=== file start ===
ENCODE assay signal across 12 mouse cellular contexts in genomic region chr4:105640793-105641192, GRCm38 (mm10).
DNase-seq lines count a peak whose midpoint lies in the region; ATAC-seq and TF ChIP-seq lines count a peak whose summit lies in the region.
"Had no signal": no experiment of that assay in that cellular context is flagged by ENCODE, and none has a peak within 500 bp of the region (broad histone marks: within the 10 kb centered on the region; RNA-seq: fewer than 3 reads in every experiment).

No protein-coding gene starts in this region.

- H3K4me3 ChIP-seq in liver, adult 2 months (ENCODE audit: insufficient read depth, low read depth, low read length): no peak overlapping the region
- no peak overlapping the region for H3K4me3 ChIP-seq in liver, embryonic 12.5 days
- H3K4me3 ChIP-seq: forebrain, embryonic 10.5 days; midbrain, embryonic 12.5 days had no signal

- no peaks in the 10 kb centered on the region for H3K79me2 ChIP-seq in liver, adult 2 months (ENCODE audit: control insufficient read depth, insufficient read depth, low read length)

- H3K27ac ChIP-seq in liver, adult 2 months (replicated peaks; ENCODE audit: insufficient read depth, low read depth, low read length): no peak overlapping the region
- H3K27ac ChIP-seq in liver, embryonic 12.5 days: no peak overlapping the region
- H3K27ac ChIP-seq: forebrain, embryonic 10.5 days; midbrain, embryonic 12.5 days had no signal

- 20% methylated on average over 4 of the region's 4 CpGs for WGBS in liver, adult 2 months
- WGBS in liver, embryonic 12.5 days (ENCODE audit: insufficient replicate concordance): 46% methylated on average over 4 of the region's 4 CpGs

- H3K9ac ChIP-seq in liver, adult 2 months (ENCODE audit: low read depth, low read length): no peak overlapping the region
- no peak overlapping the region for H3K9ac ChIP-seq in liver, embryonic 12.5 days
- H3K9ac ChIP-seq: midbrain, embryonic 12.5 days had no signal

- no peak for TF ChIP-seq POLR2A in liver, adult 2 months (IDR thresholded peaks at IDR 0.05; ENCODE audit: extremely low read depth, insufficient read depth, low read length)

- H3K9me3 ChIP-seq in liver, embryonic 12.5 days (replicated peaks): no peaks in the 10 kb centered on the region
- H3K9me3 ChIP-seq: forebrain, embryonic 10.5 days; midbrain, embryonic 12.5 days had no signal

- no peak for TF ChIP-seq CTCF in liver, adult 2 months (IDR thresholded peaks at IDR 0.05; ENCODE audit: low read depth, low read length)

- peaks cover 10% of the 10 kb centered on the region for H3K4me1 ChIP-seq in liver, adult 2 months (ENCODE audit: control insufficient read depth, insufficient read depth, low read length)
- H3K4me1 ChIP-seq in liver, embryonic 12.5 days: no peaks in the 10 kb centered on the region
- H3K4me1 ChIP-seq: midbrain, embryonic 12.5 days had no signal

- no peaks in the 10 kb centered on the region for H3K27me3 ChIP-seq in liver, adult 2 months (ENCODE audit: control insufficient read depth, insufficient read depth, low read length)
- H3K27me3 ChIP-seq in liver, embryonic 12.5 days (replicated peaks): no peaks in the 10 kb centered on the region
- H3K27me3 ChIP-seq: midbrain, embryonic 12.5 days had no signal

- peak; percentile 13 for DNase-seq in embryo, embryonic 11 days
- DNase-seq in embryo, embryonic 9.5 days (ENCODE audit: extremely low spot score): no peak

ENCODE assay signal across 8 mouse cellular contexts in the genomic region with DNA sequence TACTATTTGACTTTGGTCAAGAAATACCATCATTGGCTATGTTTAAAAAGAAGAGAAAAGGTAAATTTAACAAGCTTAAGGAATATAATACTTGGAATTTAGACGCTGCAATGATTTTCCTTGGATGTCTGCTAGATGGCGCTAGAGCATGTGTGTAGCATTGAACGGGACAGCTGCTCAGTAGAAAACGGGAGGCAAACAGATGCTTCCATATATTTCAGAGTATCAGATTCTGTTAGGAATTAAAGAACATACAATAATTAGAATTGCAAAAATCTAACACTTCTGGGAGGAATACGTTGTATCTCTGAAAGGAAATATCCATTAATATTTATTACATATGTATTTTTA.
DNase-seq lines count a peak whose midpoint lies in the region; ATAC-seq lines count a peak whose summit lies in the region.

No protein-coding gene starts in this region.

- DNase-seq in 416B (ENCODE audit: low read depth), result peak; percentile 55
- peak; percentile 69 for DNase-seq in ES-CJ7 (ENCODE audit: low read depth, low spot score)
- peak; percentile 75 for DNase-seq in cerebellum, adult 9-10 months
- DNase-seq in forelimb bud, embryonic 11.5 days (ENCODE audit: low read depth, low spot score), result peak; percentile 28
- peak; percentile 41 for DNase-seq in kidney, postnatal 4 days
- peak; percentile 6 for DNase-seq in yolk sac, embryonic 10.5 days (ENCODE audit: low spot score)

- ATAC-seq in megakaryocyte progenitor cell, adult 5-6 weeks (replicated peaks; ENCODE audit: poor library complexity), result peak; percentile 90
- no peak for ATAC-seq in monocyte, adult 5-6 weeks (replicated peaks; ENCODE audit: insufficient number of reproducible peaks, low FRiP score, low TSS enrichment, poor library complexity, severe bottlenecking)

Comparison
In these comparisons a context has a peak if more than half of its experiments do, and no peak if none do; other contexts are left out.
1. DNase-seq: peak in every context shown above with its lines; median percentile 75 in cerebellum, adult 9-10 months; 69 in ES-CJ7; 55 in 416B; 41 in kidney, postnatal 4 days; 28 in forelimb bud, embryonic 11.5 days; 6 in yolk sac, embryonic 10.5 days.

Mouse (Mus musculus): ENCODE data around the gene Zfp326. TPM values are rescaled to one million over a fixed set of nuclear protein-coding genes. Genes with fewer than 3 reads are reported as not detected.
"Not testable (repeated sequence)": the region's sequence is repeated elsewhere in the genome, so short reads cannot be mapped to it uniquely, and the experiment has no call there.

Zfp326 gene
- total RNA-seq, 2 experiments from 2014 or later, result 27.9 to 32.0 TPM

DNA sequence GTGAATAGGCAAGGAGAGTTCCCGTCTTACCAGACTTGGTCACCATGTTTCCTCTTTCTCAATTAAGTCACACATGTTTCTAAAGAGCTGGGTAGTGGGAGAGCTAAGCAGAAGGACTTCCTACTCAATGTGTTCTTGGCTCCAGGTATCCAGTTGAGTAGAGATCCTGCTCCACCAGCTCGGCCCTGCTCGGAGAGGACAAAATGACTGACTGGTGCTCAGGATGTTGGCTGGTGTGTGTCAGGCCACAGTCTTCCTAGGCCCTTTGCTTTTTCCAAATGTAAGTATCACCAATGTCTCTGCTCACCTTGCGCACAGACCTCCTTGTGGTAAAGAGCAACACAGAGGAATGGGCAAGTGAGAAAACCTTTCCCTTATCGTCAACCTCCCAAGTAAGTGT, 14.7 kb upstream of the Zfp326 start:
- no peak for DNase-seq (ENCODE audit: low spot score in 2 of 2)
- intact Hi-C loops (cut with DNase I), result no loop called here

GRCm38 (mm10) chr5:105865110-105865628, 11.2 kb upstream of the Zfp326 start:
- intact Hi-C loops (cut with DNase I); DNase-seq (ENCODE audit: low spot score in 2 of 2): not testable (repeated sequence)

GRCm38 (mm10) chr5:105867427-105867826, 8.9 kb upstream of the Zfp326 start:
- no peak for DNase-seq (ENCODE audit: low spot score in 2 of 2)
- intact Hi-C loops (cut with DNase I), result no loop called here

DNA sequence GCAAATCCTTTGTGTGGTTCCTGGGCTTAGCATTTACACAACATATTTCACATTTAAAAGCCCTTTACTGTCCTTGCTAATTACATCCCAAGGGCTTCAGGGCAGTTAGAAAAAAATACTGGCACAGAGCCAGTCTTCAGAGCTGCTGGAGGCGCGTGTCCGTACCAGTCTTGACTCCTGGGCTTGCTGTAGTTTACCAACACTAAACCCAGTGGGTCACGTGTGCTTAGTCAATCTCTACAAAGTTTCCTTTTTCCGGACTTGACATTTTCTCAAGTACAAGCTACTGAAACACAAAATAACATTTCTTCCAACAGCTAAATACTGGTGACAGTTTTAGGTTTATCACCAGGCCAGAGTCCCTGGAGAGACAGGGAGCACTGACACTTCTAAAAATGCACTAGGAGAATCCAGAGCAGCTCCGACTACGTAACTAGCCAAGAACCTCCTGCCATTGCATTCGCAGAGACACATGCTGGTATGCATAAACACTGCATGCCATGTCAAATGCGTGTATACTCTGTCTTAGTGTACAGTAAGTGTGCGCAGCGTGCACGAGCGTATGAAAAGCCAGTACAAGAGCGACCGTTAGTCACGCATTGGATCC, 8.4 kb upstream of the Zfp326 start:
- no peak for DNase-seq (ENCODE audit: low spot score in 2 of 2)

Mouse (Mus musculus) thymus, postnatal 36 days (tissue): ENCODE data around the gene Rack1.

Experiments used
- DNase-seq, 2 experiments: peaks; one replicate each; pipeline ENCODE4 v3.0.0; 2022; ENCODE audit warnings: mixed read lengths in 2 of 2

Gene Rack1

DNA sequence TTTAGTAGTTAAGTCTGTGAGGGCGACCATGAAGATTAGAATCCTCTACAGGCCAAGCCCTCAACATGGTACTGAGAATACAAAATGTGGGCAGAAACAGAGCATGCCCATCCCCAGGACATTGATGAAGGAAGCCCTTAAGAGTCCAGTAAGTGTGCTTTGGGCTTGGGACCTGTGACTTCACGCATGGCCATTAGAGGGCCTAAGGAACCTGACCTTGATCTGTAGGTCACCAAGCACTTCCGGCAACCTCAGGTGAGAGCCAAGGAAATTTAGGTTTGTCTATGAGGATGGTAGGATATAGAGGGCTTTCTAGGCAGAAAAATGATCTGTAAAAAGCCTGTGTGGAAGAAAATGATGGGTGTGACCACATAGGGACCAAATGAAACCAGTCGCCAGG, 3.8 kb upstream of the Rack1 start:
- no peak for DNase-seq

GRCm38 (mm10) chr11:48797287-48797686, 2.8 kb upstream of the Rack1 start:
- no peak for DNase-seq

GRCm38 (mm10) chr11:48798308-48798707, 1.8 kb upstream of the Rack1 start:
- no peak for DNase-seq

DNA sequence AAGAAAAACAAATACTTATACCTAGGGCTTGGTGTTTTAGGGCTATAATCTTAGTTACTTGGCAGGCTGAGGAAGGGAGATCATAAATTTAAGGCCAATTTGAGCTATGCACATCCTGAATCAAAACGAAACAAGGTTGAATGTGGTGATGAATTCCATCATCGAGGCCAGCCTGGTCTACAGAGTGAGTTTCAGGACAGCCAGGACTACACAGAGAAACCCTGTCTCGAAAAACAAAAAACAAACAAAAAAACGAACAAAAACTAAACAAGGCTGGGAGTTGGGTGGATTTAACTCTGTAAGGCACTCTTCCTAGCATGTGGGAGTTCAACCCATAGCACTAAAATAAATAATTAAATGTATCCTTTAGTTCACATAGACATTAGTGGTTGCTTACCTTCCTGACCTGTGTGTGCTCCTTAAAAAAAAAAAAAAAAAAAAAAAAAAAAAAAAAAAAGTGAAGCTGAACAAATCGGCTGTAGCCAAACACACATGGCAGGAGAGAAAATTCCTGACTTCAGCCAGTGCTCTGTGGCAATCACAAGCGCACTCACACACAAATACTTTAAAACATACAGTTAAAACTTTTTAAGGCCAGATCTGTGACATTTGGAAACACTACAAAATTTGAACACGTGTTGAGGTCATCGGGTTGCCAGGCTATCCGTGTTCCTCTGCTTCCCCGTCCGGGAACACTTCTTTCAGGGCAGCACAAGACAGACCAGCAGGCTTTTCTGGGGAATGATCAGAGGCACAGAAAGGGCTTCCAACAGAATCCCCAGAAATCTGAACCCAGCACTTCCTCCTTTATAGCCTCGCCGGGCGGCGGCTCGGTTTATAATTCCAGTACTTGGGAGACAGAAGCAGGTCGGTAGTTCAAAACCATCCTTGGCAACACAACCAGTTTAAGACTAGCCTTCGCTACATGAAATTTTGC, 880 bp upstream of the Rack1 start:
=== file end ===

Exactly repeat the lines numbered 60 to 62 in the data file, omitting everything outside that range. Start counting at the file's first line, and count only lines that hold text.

Gene Rack1

DNA sequence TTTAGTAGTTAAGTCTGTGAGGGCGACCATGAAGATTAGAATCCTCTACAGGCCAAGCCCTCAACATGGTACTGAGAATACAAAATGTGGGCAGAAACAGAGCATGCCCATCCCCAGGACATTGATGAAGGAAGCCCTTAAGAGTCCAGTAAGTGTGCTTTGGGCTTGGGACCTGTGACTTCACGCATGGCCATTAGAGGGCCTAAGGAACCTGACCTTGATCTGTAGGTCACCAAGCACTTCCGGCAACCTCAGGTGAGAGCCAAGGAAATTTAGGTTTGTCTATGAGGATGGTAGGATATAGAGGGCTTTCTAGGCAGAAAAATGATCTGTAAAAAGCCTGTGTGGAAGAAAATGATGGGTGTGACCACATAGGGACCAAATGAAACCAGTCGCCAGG, 3.8 kb upstream of the Rack1 start:
- no peak for DNase-seq